Former New York Giants head coach Ben McAdoo broke his silence last week with his first public comments since being fired on Dec. 4. On Monday, he finally talked about the one topic on everyone’s mind: the benching of quarterback Eli Manning.

McAdoo benched Manning for last season’s Week 13 loss at the Oakland Raiders. The benching ended the second-longest consecutive start streak by a quarterback in NFL history at 210 regular season games (222 regular and postseason games). The Giants took the field at the Oakland-Alameda County Coliseum with Geno Smith behind center.

McAdoo said he is “at peace with how I handled the decision” in an interview that appeared in Peter King’s NBCSports.com column that debuted Monday. He also insisted that benching Manning was the best thing for the team and appealed to Giants fans.

“If there’s one I want fans of the Giants to know, it’s that I made this call to try and make the Giants stronger for the future,” McAdoo said. “It probably got me fired, but I believe I did the right thing for the right reasons.”

McAdoo also contends that his purpose was not push Manning away. He wanted to start Manning to keep the streak going with the intention to bring in Smith and/or Davis Webb in crunch time. Manning refused.

“I was not ending Eli’s career with the Giants; I was making sure we knew what we had behind him with a high draft choice prior to a big quarterback draft,” McAdoo said. “I gave him the option to start the games to keep his streak alive. I understand why he said no and he was a true pro about it.

“My bedside manner hurt me that week. I’m working on that. I do think it was special how his former teammates and the fans rallied around him that week.”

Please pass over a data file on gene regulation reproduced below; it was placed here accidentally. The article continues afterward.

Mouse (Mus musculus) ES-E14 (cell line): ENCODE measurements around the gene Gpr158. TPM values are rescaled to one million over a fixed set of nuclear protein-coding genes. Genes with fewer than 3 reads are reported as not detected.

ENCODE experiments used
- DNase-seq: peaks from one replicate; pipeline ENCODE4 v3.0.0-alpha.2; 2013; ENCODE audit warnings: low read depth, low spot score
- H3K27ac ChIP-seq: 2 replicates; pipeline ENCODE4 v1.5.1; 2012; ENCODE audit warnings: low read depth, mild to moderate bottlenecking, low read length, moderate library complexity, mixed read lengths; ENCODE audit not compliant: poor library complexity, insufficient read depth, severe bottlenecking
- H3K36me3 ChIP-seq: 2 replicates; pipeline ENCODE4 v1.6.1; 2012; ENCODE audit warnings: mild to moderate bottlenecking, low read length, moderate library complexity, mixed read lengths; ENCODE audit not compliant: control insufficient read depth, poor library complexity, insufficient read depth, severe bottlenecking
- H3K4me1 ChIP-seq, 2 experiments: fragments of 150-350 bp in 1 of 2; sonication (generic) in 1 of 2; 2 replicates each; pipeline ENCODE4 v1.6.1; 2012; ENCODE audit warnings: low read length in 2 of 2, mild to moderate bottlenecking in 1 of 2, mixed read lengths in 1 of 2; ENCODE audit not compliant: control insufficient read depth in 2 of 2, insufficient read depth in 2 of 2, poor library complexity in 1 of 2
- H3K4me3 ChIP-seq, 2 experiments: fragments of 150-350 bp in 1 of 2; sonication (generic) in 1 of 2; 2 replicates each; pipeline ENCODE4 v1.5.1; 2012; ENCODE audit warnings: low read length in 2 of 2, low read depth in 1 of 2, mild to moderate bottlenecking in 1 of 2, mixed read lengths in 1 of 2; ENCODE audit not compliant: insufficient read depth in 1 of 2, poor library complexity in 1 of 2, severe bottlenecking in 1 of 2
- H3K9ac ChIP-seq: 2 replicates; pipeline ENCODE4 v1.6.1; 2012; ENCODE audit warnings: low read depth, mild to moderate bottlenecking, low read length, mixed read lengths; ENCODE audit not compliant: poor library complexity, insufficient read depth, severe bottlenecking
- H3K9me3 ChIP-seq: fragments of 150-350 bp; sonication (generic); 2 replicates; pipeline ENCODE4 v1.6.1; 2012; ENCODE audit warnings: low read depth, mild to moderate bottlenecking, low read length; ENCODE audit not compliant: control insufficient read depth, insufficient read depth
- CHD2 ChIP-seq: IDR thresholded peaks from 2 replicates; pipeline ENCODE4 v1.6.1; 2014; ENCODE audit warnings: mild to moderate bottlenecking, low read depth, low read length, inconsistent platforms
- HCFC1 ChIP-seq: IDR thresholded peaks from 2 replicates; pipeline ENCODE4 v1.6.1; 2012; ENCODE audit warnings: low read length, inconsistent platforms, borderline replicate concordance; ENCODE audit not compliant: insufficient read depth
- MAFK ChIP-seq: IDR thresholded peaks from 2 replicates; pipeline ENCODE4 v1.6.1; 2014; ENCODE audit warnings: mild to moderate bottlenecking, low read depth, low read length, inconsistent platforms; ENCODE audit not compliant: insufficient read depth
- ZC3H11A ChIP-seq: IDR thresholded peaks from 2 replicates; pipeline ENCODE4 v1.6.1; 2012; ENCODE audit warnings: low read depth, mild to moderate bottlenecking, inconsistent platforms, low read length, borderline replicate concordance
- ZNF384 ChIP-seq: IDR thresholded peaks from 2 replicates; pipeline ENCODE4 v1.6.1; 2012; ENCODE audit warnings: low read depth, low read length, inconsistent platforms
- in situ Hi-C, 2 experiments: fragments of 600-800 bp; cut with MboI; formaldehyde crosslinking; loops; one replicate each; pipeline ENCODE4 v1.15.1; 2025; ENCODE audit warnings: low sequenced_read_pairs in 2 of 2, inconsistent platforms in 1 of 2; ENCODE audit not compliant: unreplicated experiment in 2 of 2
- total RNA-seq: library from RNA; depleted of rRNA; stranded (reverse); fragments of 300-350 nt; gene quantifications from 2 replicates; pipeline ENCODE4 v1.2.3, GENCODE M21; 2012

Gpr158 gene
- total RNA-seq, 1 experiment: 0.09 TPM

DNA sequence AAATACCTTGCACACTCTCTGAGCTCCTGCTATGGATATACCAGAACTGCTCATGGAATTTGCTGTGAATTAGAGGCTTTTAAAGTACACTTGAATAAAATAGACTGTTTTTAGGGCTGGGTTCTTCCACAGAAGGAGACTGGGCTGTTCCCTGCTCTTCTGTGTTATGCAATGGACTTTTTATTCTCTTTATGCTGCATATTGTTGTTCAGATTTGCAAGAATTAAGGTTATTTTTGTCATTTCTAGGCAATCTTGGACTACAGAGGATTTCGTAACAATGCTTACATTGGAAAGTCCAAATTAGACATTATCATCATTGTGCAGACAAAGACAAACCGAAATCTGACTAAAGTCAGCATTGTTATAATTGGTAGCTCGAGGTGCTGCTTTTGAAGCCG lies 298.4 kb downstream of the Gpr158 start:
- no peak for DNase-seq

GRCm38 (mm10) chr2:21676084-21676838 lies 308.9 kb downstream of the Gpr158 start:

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McAdoo still doesn’t understand that the Giants were in position to have a high draft choice, in part, because of his ineptitude as a head coach. The Giants were 2-10 when McAdoo was fired. That record certainly doesn’t qualify for postseason consideration. In addition, thinking Geno Smith (who didn’t exactly inspire confidence with the New York Jets) could save the Giants’ season and his job is laughable.

Still, not all is bad in McAdoo’s world. He will continue to be paid by the Giants this season though he will more than likely not be on an NFL coaching staff. He is also preparing for his next gig.

“From the moment I got fired last December, I started compiling a book on myself,” he said. “I’ve asked lots of people—coaches, former coaches, smart football people—how I could improve. It’s my manifesto. It’s up to 209 pages now.”

McAdoo also talked about dealing with his very public firing while trying to put everything in its proper perspective.

“I was at a family wedding in Washington last month, and one of the guests said to me: ‘I feel so sorry for you’,” he said. “I see how it’s hard to find the right words. But don’t feel sorry for me. I’m blessed. I’m the son of a coal miner from southwestern Pennsylvania, and growing up, I’d thought I’d probably be a coal miner too. But I ascended in the football business to be the head coach of the New York Football Giants!”

Although McAdoo’s tenure with the Giants ended on a bad note, his coaching future is yet to be determined. He just turned 41 seven days ago and will probably emerge as a candidate due to his coordinator and head coaching experience next offseason. Regardless, his goal remains the same.

“I believe my best days are ahead of me,” McAdoo said. “My vision hasn’t changed one bit: I still see myself standing on stage on Super Bowl Sunday, handing the Lombardi Trophy to a proud owner of a team.”

– Curtis Rawls is a Managing Editor for Full Press Coverage and covers the NFL, the New York Giants, and the NBA. Please like and follow on Facebook, Twitter, and Twitter. Curtis can be followed on Twitter @CuRawls203.

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